There’s a hitch in the budget proposal: Federal law spells out exactly how Title I funds must be distributed, through funding formulas that sends money to schools with many poor students.

“I do not see a legal way to spend a billion dollars on an incentive for weighted student funding through Title I,” said Nora Gordon, an associate professor of public policy at Georgetown University. “I think that would have to be a new competitive program.”

There are good reasons for the Trump administration not to rush into creating a program in which states compete for new federal funds, though. … Creating a new program would open the administration to criticism of overreach — which the Obama administration faced when it used the Race to the Top competition to get states to adopt its priorities.

It’s unclear from the Post’s report how the Trump administration is handling Gordon’s concerns. But the Post reports that the administration wants to use a competitive grant program — which it’s calling Furthering Options for Children to Unlock Success, or FOCUS — to redistribute $1 billion in Title I funds for poor students. That means the administration decided that an Obama-style incentive program is worth the potential risks.

The administration’s budget request would have to be fulfilled by Congress, so whether any of the cuts or new programs come to pass is anyone’s guess. Things are not proceeding normally in Washington, D.C., right now.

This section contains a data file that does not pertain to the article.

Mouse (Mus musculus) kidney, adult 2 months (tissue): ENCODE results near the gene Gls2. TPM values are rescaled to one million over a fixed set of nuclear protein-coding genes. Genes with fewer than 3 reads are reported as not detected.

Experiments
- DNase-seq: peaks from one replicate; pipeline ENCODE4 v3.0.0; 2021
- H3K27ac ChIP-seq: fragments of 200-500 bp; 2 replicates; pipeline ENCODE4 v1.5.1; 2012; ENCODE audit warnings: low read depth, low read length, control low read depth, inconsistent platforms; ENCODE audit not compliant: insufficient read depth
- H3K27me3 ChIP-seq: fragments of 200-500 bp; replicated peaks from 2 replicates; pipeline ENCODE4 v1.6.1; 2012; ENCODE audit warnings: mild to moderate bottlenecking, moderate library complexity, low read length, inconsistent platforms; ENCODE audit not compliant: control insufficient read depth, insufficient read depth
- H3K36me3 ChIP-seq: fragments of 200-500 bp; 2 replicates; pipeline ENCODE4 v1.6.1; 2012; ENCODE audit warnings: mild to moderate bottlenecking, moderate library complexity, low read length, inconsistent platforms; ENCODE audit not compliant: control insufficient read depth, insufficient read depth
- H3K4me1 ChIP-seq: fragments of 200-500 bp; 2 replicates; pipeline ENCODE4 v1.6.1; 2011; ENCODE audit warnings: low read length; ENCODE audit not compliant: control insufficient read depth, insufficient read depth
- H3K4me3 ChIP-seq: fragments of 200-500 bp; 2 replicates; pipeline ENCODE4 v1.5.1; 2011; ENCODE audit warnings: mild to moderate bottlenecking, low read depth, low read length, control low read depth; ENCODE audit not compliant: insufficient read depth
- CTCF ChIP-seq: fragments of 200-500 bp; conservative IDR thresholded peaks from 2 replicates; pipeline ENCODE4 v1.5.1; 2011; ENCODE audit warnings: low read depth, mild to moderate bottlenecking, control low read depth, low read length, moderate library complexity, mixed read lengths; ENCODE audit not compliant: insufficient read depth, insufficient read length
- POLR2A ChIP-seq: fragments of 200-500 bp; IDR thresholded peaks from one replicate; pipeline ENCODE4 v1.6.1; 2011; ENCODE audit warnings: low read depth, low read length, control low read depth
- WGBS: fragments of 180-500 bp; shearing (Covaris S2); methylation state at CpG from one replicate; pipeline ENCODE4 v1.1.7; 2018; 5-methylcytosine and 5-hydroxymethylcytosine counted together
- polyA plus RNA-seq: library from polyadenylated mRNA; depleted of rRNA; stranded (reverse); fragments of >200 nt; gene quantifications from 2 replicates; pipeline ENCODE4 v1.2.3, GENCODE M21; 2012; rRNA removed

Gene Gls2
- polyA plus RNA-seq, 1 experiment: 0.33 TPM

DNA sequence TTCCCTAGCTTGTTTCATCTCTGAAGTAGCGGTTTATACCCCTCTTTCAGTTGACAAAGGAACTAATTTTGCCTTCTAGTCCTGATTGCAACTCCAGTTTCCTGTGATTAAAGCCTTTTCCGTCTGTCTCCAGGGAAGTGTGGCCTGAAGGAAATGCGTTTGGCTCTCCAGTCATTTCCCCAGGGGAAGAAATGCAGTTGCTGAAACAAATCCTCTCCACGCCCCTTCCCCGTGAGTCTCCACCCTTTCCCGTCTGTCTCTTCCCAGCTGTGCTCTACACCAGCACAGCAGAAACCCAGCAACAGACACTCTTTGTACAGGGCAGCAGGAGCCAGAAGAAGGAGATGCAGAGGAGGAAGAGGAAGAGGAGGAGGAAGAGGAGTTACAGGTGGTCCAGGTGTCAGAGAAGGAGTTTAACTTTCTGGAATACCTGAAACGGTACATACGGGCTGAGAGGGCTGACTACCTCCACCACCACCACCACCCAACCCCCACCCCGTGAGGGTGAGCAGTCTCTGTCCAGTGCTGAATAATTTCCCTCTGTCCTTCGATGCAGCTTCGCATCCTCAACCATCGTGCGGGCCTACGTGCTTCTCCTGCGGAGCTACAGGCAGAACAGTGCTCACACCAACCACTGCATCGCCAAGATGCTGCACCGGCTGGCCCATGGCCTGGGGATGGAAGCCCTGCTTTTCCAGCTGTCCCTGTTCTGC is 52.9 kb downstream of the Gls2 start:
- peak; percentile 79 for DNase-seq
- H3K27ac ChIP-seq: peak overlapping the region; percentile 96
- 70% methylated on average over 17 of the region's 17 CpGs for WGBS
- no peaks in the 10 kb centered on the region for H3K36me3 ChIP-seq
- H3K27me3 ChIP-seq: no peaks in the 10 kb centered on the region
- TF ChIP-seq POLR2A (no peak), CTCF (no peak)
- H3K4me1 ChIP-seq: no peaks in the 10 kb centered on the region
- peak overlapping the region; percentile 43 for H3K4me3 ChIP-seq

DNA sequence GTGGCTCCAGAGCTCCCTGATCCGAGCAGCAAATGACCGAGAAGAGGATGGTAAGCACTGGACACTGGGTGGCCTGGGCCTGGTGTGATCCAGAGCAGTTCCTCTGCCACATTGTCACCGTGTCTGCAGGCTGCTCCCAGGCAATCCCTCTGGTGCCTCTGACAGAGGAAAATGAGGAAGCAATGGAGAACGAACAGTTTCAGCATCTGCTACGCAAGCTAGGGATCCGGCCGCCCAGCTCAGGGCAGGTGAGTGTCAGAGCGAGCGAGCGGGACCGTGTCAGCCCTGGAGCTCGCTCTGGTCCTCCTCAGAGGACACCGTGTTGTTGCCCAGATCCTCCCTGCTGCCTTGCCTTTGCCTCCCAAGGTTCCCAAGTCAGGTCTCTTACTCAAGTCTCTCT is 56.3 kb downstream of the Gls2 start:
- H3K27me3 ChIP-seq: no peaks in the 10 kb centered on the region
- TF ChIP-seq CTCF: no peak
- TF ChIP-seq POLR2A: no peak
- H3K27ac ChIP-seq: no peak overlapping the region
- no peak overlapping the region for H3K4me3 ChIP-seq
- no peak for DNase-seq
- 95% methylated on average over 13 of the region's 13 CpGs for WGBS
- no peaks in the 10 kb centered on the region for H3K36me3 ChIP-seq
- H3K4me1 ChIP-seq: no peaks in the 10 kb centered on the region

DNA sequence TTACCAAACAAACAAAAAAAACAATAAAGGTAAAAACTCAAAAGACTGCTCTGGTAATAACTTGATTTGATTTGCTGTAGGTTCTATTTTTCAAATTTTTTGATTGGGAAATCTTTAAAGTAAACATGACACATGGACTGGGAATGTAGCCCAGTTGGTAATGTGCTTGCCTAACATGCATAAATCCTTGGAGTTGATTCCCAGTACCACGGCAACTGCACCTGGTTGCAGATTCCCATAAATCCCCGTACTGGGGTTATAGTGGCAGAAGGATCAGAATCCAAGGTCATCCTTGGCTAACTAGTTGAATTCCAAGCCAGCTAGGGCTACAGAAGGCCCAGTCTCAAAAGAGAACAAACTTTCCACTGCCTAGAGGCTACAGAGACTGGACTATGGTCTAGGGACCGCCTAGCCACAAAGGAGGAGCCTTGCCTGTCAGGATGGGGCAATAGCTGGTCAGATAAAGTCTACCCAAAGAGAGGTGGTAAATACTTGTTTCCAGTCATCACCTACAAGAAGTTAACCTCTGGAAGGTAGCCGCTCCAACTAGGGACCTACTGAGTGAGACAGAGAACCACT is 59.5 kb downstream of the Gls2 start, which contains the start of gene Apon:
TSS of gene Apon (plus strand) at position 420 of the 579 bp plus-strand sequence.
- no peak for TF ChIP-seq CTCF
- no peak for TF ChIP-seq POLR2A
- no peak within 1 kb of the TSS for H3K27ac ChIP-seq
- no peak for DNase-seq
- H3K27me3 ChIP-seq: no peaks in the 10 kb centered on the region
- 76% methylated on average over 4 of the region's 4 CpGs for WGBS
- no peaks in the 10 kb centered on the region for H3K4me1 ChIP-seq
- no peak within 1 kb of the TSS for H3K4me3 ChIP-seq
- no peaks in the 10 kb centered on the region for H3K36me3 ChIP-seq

By the numbers

After reshaping itself to combat declining interest, Teach For America reports a rise in applications

PHOTO: Kayleigh Skinner
Memphis corps members of Teach For America participate in a leadership summit in last August.

Teach for America says its application numbers jumped by a significant number this year, reversing a three-year trend of declining interest in the program.

The organization’s CEO said in a blog post this week that nearly 49,000 people applied for the 2017 program, which places college graduates in low-income schools across the country after summer training — up from just 37,000 applicants last year.

“After three years of declining recruitment, our application numbers spiked this year, and we’re in a good position to meet our goals for corps size, maintaining the same high bar for admission that we always have,” Elisa Villanueva Beard wrote. The post was reported by Politico on Wednesday.

The news comes after significant shake-ups at the organization. One of TFA’s leaders left in late 2015, and the organization slashed its national staff by 15 percent last year. As applications fell over the last several years, it downsized in places like New York City and Memphis, decentralized its operations, and shifted its focus to attracting a more diverse corps with deeper ties to the locations where the program places new teachers. 

This year’s application numbers are still down from 2013, when 57,000 people applied for a position. But Villanueva Beard said the changes were working, and that “slightly more than half of 2017 applicants identify as a person of color.”